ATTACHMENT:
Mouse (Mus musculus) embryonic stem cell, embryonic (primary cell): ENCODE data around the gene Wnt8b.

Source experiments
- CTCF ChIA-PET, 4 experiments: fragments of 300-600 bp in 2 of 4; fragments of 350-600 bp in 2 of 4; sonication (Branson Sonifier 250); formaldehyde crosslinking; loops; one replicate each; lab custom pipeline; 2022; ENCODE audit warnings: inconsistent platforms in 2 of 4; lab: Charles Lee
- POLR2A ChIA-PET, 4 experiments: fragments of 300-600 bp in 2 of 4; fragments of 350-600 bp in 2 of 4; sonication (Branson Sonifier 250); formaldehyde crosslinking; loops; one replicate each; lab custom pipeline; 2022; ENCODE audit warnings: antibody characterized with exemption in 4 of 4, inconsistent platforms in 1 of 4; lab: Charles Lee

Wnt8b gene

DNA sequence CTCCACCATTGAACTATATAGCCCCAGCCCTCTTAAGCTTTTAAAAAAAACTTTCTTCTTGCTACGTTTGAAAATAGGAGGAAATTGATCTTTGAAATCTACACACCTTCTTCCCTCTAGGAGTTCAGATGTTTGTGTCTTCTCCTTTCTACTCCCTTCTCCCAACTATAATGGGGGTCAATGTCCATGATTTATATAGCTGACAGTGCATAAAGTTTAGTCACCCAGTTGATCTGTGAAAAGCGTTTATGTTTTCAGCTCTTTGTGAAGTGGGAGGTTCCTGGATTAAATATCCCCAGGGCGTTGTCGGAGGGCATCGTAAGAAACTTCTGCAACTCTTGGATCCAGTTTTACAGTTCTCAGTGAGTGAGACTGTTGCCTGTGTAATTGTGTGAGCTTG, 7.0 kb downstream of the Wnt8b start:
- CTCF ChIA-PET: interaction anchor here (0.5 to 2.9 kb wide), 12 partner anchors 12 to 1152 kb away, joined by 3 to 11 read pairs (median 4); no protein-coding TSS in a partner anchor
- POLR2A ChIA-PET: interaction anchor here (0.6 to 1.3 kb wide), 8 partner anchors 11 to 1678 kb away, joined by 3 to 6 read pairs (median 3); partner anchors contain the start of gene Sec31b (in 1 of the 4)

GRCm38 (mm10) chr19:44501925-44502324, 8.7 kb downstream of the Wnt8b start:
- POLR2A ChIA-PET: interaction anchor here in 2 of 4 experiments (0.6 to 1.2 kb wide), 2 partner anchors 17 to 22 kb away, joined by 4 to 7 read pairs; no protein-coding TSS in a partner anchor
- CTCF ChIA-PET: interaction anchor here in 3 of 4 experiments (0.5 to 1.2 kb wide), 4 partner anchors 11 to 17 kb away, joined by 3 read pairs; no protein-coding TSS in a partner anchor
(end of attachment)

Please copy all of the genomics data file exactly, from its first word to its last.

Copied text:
Mouse (Mus musculus) embryonic stem cell, embryonic (primary cell): ENCODE data around the gene Wnt8b.

Source experiments
- CTCF ChIA-PET, 4 experiments: fragments of 300-600 bp in 2 of 4; fragments of 350-600 bp in 2 of 4; sonication (Branson Sonifier 250); formaldehyde crosslinking; loops; one replicate each; lab custom pipeline; 2022; ENCODE audit warnings: inconsistent platforms in 2 of 4; lab: Charles Lee
- POLR2A ChIA-PET, 4 experiments: fragments of 300-600 bp in 2 of 4; fragments of 350-600 bp in 2 of 4; sonication (Branson Sonifier 250); formaldehyde crosslinking; loops; one replicate each; lab custom pipeline; 2022; ENCODE audit warnings: antibody characterized with exemption in 4 of 4, inconsistent platforms in 1 of 4; lab: Charles Lee

Wnt8b gene

DNA sequence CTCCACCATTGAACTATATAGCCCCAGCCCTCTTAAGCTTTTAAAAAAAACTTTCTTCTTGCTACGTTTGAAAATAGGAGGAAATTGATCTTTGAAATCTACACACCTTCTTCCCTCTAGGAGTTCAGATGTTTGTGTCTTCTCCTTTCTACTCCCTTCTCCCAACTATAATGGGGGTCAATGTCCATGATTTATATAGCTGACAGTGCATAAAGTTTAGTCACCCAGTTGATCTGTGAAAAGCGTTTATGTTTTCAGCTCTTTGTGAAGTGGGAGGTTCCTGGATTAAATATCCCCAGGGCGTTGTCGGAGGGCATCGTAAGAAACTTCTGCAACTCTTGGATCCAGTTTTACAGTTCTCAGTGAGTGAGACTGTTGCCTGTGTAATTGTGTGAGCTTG, 7.0 kb downstream of the Wnt8b start:
- CTCF ChIA-PET: interaction anchor here (0.5 to 2.9 kb wide), 12 partner anchors 12 to 1152 kb away, joined by 3 to 11 read pairs (median 4); no protein-coding TSS in a partner anchor
- POLR2A ChIA-PET: interaction anchor here (0.6 to 1.3 kb wide), 8 partner anchors 11 to 1678 kb away, joined by 3 to 6 read pairs (median 3); partner anchors contain the start of gene Sec31b (in 1 of the 4)

GRCm38 (mm10) chr19:44501925-44502324, 8.7 kb downstream of the Wnt8b start:
- POLR2A ChIA-PET: interaction anchor here in 2 of 4 experiments (0.6 to 1.2 kb wide), 2 partner anchors 17 to 22 kb away, joined by 4 to 7 read pairs; no protein-coding TSS in a partner anchor
- CTCF ChIA-PET: interaction anchor here in 3 of 4 experiments (0.5 to 1.2 kb wide), 4 partner anchors 11 to 17 kb away, joined by 3 read pairs; no protein-coding TSS in a partner anchor